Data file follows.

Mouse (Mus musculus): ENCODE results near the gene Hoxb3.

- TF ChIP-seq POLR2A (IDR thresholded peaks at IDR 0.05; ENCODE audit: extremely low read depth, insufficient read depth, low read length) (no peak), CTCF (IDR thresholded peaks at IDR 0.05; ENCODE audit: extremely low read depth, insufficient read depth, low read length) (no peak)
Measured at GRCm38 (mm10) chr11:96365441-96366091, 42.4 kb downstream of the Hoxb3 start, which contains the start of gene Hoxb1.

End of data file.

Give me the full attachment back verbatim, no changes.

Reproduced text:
Mouse (Mus musculus): ENCODE results near the gene Hoxb3.

- TF ChIP-seq POLR2A (IDR thresholded peaks at IDR 0.05; ENCODE audit: extremely low read depth, insufficient read depth, low read length) (no peak), CTCF (IDR thresholded peaks at IDR 0.05; ENCODE audit: extremely low read depth, insufficient read depth, low read length) (no peak)
Measured at GRCm38 (mm10) chr11:96365441-96366091, 42.4 kb downstream of the Hoxb3 start, which contains the start of gene Hoxb1.